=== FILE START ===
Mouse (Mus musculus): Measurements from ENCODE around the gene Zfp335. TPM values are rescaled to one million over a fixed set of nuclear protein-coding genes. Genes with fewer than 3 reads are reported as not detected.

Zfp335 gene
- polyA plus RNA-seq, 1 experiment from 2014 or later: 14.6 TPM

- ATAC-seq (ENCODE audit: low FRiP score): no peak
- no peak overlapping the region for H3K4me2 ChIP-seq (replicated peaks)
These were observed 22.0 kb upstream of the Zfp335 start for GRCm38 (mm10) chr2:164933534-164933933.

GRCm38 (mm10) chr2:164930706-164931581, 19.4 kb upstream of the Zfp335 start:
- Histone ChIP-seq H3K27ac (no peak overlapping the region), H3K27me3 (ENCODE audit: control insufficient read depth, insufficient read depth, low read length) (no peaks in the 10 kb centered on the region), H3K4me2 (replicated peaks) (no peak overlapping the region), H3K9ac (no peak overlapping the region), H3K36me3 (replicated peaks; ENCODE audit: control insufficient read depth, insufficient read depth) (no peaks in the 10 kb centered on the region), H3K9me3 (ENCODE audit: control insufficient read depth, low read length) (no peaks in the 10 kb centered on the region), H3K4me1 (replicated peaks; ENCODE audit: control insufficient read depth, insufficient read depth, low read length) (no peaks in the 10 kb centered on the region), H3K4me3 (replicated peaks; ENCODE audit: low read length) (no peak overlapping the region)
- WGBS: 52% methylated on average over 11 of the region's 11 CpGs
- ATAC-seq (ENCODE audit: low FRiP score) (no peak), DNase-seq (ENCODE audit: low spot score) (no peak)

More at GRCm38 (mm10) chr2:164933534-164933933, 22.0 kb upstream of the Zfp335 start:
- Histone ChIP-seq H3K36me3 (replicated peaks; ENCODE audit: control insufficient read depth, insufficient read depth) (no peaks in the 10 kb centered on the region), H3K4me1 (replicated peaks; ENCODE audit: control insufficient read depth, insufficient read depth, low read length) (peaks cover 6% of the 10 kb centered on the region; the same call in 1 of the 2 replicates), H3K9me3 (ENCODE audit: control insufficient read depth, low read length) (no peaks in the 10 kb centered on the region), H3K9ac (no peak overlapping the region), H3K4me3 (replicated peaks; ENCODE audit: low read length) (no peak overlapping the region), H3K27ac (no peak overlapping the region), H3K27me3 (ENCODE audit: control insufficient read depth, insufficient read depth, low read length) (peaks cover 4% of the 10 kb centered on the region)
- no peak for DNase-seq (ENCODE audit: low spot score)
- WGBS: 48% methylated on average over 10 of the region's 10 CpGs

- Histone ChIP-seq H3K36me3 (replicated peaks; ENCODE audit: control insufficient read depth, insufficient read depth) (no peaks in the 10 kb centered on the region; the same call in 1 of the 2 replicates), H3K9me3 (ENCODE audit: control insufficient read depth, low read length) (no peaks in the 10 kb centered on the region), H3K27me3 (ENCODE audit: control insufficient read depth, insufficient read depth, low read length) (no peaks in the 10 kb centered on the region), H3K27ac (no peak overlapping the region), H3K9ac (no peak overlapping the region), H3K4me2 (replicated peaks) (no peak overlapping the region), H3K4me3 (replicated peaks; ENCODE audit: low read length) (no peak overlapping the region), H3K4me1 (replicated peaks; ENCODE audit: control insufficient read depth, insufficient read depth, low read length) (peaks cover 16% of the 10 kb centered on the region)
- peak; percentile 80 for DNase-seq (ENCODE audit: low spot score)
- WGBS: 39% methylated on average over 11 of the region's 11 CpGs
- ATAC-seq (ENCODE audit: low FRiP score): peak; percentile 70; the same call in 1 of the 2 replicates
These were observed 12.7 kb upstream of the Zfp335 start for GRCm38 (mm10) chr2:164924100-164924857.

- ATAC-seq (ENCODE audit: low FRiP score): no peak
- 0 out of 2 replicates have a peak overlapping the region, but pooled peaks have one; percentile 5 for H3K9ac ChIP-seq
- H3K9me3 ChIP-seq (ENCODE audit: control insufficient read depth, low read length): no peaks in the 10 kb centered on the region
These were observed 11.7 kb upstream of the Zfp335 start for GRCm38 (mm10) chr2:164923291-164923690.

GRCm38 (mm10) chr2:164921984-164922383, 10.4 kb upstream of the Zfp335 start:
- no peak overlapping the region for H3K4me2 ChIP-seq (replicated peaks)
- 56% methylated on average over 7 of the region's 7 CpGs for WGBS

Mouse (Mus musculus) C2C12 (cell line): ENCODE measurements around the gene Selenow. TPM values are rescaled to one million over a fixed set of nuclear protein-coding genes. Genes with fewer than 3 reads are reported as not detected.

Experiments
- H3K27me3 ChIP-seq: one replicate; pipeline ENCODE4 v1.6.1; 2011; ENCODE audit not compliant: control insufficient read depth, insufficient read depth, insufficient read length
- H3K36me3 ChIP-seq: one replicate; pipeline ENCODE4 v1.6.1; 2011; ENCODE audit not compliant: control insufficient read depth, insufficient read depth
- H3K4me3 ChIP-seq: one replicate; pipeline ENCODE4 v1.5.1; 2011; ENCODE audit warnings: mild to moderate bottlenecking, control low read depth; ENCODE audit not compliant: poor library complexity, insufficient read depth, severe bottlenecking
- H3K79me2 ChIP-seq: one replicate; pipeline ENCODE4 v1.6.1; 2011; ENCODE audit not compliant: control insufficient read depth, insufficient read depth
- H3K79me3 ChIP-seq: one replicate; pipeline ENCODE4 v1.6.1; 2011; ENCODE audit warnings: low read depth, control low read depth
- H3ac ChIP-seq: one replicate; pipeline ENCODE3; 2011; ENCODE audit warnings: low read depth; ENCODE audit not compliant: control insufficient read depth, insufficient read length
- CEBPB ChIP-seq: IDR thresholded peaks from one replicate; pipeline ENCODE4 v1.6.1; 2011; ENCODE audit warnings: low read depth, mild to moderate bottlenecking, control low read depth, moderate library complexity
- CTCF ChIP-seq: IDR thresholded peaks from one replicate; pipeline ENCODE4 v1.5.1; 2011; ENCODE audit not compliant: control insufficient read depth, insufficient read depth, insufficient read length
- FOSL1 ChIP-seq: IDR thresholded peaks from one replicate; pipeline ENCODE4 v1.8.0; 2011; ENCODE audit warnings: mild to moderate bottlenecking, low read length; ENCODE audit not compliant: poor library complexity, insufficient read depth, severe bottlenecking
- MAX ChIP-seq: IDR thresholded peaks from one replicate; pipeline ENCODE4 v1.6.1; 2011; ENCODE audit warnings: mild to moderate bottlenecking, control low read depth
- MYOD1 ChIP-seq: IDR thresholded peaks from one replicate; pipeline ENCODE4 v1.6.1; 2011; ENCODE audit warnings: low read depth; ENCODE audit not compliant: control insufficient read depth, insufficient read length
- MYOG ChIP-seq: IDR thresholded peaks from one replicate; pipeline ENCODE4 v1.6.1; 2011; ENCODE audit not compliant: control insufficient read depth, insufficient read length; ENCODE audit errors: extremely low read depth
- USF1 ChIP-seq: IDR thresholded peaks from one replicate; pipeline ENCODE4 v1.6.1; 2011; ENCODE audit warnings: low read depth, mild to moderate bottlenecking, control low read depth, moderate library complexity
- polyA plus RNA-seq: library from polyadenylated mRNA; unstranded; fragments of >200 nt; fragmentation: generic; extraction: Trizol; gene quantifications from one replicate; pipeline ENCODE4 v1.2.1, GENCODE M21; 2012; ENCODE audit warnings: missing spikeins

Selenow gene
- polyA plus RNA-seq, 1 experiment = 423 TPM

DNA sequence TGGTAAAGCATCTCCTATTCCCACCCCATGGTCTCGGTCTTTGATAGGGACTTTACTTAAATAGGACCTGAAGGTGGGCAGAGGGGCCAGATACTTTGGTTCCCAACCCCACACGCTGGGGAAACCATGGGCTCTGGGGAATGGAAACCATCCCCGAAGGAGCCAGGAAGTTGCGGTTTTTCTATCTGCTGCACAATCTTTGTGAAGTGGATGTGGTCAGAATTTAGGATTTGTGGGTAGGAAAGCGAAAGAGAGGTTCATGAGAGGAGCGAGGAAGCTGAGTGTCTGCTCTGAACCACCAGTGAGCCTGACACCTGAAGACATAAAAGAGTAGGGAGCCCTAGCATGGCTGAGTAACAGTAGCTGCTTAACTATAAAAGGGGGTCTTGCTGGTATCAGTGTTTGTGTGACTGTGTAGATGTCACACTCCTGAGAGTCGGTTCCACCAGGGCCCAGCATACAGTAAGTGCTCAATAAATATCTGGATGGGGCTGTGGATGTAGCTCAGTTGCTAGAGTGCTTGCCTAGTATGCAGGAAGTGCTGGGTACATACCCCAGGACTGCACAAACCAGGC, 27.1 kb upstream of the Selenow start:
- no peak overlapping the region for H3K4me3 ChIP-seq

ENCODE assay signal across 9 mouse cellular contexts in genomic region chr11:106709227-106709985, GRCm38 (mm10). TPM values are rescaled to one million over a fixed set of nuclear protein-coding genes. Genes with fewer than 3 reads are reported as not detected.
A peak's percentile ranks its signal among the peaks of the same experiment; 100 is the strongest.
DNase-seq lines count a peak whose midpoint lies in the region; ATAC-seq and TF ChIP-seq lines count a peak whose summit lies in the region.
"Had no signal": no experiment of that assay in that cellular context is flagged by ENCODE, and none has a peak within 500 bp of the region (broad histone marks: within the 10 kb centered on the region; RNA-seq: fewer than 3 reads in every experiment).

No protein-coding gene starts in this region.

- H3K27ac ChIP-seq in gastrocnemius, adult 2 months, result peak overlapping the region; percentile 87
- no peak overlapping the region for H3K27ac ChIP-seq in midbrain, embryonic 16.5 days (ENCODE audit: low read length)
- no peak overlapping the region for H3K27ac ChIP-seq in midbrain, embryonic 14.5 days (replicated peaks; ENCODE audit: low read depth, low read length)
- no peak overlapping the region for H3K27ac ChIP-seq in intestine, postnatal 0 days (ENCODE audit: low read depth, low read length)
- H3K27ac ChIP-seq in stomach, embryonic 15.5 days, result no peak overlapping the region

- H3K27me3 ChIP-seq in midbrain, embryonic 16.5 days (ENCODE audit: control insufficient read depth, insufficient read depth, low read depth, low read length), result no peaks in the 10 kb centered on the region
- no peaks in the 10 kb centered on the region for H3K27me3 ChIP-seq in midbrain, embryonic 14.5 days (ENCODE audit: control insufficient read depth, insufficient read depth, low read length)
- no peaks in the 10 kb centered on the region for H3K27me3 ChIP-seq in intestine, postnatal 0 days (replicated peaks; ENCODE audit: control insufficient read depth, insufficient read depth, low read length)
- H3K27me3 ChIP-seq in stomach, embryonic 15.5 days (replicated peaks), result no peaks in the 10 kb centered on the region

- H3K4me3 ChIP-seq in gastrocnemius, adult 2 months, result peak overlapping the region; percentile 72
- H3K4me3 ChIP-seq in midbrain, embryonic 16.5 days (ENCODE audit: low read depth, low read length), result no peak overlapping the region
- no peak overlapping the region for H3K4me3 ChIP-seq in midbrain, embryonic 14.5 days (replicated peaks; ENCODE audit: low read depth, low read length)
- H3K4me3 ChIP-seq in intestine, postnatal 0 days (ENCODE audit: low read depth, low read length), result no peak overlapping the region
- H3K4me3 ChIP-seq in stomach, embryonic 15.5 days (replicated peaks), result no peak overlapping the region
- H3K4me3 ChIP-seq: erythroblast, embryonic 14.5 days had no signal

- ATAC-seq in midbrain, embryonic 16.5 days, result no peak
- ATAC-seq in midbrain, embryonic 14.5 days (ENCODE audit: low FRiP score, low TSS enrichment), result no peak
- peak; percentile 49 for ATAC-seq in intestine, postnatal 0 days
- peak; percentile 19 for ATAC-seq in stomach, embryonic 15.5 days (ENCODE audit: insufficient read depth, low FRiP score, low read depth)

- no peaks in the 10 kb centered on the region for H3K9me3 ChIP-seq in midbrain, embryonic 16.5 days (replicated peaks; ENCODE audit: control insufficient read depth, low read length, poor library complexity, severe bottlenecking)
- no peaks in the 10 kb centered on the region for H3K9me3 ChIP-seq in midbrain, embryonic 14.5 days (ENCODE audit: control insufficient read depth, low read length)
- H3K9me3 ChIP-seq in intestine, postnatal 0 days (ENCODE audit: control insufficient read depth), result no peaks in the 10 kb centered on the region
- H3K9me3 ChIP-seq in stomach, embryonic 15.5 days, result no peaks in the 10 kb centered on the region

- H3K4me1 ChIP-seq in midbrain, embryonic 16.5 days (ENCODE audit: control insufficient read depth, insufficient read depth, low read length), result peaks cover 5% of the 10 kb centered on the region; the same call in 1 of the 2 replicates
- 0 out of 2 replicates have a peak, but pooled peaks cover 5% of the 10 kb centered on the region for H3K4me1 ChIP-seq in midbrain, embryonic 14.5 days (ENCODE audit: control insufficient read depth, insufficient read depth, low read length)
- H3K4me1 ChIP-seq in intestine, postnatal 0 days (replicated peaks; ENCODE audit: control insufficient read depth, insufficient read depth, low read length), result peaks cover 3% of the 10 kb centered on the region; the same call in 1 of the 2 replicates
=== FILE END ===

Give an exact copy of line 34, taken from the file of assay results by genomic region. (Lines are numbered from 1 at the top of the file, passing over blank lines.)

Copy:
- H3ac ChIP-seq: one replicate; pipeline ENCODE3; 2011; ENCODE audit warnings: low read depth; ENCODE audit not compliant: control insufficient read depth, insufficient read length